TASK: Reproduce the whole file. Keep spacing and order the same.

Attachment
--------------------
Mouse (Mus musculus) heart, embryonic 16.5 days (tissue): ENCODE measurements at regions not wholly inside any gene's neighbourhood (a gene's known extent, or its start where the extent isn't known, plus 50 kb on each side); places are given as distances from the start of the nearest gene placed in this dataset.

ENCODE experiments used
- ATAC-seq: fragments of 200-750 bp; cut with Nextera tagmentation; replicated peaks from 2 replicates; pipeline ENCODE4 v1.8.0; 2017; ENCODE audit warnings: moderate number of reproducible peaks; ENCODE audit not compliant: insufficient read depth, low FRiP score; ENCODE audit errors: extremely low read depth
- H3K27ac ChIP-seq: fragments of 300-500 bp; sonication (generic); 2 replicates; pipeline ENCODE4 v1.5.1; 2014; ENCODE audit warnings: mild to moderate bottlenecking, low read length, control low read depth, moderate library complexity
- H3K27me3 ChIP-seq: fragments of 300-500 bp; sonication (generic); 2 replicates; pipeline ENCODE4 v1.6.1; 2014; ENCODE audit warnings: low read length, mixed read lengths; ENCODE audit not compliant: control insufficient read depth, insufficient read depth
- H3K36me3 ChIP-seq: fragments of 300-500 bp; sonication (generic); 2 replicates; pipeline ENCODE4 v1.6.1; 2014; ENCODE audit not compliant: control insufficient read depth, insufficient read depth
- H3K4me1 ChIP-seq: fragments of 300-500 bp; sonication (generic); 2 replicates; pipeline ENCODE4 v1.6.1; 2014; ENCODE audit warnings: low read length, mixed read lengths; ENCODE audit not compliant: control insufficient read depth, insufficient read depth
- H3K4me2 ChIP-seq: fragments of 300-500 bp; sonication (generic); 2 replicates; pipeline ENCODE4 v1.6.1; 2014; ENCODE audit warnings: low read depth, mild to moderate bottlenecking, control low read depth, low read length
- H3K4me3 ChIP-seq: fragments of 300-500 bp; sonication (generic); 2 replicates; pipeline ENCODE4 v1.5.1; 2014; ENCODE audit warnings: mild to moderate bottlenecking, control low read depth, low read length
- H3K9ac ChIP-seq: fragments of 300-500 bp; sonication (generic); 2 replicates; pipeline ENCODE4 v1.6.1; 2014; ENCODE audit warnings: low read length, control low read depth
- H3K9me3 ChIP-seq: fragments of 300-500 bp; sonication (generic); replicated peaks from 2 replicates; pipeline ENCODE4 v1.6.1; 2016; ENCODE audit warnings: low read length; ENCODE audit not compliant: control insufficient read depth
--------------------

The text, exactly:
Mouse (Mus musculus) heart, embryonic 16.5 days (tissue): ENCODE measurements at regions not wholly inside any gene's neighbourhood (a gene's known extent, or its start where the extent isn't known, plus 50 kb on each side); places are given as distances from the start of the nearest gene placed in this dataset.

ENCODE experiments used
- ATAC-seq: fragments of 200-750 bp; cut with Nextera tagmentation; replicated peaks from 2 replicates; pipeline ENCODE4 v1.8.0; 2017; ENCODE audit warnings: moderate number of reproducible peaks; ENCODE audit not compliant: insufficient read depth, low FRiP score; ENCODE audit errors: extremely low read depth
- H3K27ac ChIP-seq: fragments of 300-500 bp; sonication (generic); 2 replicates; pipeline ENCODE4 v1.5.1; 2014; ENCODE audit warnings: mild to moderate bottlenecking, low read length, control low read depth, moderate library complexity
- H3K27me3 ChIP-seq: fragments of 300-500 bp; sonication (generic); 2 replicates; pipeline ENCODE4 v1.6.1; 2014; ENCODE audit warnings: low read length, mixed read lengths; ENCODE audit not compliant: control insufficient read depth, insufficient read depth
- H3K36me3 ChIP-seq: fragments of 300-500 bp; sonication (generic); 2 replicates; pipeline ENCODE4 v1.6.1; 2014; ENCODE audit not compliant: control insufficient read depth, insufficient read depth
- H3K4me1 ChIP-seq: fragments of 300-500 bp; sonication (generic); 2 replicates; pipeline ENCODE4 v1.6.1; 2014; ENCODE audit warnings: low read length, mixed read lengths; ENCODE audit not compliant: control insufficient read depth, insufficient read depth
- H3K4me2 ChIP-seq: fragments of 300-500 bp; sonication (generic); 2 replicates; pipeline ENCODE4 v1.6.1; 2014; ENCODE audit warnings: low read depth, mild to moderate bottlenecking, control low read depth, low read length
- H3K4me3 ChIP-seq: fragments of 300-500 bp; sonication (generic); 2 replicates; pipeline ENCODE4 v1.5.1; 2014; ENCODE audit warnings: mild to moderate bottlenecking, control low read depth, low read length
- H3K9ac ChIP-seq: fragments of 300-500 bp; sonication (generic); 2 replicates; pipeline ENCODE4 v1.6.1; 2014; ENCODE audit warnings: low read length, control low read depth
- H3K9me3 ChIP-seq: fragments of 300-500 bp; sonication (generic); replicated peaks from 2 replicates; pipeline ENCODE4 v1.6.1; 2016; ENCODE audit warnings: low read length; ENCODE audit not compliant: control insufficient read depth